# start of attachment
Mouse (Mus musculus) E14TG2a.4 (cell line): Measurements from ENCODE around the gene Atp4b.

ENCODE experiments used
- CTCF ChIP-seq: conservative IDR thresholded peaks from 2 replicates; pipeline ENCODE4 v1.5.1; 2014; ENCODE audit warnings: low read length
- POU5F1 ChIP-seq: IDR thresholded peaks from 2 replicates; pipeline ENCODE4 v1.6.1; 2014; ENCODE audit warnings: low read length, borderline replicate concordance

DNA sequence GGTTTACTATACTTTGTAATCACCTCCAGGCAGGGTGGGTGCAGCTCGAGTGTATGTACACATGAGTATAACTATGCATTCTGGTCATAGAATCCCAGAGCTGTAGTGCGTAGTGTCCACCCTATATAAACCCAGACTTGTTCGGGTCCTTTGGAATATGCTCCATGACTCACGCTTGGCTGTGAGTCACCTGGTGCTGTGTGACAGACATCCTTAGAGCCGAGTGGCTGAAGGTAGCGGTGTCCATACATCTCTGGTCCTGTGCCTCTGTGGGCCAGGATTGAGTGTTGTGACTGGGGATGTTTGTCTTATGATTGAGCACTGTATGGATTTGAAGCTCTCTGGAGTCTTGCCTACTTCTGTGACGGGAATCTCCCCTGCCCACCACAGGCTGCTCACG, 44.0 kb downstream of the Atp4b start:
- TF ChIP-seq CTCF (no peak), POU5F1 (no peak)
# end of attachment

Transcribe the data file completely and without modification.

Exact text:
Mouse (Mus musculus) E14TG2a.4 (cell line): Measurements from ENCODE around the gene Atp4b.

ENCODE experiments used
- CTCF ChIP-seq: conservative IDR thresholded peaks from 2 replicates; pipeline ENCODE4 v1.5.1; 2014; ENCODE audit warnings: low read length
- POU5F1 ChIP-seq: IDR thresholded peaks from 2 replicates; pipeline ENCODE4 v1.6.1; 2014; ENCODE audit warnings: low read length, borderline replicate concordance

DNA sequence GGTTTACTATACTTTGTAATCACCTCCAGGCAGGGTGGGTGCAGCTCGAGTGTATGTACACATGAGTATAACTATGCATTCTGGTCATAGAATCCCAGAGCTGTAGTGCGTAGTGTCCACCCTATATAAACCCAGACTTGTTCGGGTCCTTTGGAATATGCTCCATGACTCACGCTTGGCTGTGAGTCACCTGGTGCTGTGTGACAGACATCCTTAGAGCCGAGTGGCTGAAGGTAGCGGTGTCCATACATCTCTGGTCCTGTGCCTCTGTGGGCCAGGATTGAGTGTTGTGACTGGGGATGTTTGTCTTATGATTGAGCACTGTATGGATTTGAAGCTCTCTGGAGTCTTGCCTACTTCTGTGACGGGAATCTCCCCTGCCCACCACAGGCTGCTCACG, 44.0 kb downstream of the Atp4b start:
- TF ChIP-seq CTCF (no peak), POU5F1 (no peak)